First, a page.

Note:  Do not rely on this information. It is very old.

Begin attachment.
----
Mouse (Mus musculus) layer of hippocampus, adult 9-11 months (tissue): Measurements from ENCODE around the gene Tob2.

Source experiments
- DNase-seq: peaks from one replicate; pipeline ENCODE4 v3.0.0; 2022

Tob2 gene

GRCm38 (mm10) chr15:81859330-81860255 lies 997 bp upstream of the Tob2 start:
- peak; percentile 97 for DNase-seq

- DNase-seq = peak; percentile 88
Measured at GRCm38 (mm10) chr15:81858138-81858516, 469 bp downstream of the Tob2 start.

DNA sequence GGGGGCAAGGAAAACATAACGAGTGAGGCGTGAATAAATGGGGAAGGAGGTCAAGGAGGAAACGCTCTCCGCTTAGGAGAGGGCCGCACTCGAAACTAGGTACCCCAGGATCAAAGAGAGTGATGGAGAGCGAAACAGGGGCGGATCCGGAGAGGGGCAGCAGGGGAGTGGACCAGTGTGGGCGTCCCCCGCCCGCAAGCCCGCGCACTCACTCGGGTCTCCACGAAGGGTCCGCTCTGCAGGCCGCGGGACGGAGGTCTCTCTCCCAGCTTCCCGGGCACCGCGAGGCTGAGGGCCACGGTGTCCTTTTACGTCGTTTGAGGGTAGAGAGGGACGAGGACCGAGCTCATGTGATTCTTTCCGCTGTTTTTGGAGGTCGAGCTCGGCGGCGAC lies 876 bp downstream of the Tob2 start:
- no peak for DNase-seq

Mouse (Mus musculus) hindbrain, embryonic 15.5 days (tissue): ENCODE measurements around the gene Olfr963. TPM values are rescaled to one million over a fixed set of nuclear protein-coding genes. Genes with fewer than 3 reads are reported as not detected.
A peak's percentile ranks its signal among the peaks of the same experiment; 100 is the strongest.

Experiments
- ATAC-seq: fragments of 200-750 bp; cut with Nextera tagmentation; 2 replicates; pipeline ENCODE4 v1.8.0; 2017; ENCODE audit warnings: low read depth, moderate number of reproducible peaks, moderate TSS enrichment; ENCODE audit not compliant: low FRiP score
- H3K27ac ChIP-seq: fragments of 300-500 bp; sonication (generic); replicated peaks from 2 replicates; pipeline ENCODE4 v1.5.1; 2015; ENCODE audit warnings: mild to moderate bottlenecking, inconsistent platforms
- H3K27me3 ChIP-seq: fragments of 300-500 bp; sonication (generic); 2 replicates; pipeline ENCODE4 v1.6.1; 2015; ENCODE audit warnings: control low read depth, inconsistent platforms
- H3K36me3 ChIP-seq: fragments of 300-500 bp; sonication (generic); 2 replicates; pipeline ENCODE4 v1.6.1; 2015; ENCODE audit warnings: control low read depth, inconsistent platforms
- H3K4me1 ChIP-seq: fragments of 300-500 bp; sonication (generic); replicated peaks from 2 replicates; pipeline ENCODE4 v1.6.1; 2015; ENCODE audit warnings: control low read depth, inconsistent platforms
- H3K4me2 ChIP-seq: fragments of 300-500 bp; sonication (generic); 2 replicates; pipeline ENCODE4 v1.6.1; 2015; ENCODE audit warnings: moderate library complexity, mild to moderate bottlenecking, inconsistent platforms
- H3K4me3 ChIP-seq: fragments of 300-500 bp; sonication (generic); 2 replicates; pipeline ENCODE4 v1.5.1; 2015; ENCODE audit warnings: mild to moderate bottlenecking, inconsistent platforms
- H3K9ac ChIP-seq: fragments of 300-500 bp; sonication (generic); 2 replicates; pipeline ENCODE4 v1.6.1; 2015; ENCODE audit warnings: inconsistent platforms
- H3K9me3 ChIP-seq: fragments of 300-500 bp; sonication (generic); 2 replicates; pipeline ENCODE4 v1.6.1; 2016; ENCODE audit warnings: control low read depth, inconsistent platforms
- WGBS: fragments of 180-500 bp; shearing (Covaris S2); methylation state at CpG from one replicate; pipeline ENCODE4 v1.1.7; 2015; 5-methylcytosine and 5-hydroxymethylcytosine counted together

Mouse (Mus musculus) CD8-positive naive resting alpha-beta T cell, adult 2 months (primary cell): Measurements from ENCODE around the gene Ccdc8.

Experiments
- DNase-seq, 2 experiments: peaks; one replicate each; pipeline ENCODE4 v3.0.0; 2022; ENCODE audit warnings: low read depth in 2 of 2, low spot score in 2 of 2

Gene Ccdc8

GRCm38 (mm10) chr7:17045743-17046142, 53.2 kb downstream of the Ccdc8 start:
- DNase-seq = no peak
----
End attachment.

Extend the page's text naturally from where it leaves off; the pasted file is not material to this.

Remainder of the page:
Carte-blanche denotes etymologically a blank paper, and, literally taken, denotes a paper whose use is authorised by a seal or signature, but whose powers and conditions are left to be filled in by another than the signer or sealer. A good example of carte-blanche is the blank cheque, so often read of and so seldom seen, where the drawer signs the cheque and leaves the amount to be filled in by the recipient. The lettres-de-cachet (q.v.) of Bourbon France are another example. The term is now used in the general sense of giving free permission to do a thing, or to incur expense, the giver of the permission holding himself responsible.